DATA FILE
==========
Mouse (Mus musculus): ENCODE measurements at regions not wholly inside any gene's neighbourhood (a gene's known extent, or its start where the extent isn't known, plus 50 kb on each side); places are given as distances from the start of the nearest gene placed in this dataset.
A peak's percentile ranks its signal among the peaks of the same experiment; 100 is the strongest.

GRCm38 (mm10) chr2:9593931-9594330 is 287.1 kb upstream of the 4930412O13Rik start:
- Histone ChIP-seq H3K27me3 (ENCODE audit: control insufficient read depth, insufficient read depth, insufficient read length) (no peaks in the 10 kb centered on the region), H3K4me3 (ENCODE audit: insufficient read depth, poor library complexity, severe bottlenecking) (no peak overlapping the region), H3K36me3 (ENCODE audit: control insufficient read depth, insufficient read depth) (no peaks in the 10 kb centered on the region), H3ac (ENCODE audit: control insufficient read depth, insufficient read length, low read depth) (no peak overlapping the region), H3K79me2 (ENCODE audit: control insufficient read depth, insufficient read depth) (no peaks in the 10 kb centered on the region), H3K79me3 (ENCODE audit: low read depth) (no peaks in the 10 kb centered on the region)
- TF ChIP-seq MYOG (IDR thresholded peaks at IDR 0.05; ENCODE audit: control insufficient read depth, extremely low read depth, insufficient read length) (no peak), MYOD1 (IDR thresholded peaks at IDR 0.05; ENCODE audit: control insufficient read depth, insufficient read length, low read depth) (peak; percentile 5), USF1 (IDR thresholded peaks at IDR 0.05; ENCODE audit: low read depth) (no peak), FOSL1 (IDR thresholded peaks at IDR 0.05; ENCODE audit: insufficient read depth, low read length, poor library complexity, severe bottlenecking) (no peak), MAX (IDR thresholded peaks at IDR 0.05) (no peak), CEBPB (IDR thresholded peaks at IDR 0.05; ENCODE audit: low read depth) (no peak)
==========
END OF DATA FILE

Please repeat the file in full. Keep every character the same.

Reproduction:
Mouse (Mus musculus): ENCODE measurements at regions not wholly inside any gene's neighbourhood (a gene's known extent, or its start where the extent isn't known, plus 50 kb on each side); places are given as distances from the start of the nearest gene placed in this dataset.
A peak's percentile ranks its signal among the peaks of the same experiment; 100 is the strongest.

GRCm38 (mm10) chr2:9593931-9594330 is 287.1 kb upstream of the 4930412O13Rik start:
- Histone ChIP-seq H3K27me3 (ENCODE audit: control insufficient read depth, insufficient read depth, insufficient read length) (no peaks in the 10 kb centered on the region), H3K4me3 (ENCODE audit: insufficient read depth, poor library complexity, severe bottlenecking) (no peak overlapping the region), H3K36me3 (ENCODE audit: control insufficient read depth, insufficient read depth) (no peaks in the 10 kb centered on the region), H3ac (ENCODE audit: control insufficient read depth, insufficient read length, low read depth) (no peak overlapping the region), H3K79me2 (ENCODE audit: control insufficient read depth, insufficient read depth) (no peaks in the 10 kb centered on the region), H3K79me3 (ENCODE audit: low read depth) (no peaks in the 10 kb centered on the region)
- TF ChIP-seq MYOG (IDR thresholded peaks at IDR 0.05; ENCODE audit: control insufficient read depth, extremely low read depth, insufficient read length) (no peak), MYOD1 (IDR thresholded peaks at IDR 0.05; ENCODE audit: control insufficient read depth, insufficient read length, low read depth) (peak; percentile 5), USF1 (IDR thresholded peaks at IDR 0.05; ENCODE audit: low read depth) (no peak), FOSL1 (IDR thresholded peaks at IDR 0.05; ENCODE audit: insufficient read depth, low read length, poor library complexity, severe bottlenecking) (no peak), MAX (IDR thresholded peaks at IDR 0.05) (no peak), CEBPB (IDR thresholded peaks at IDR 0.05; ENCODE audit: low read depth) (no peak)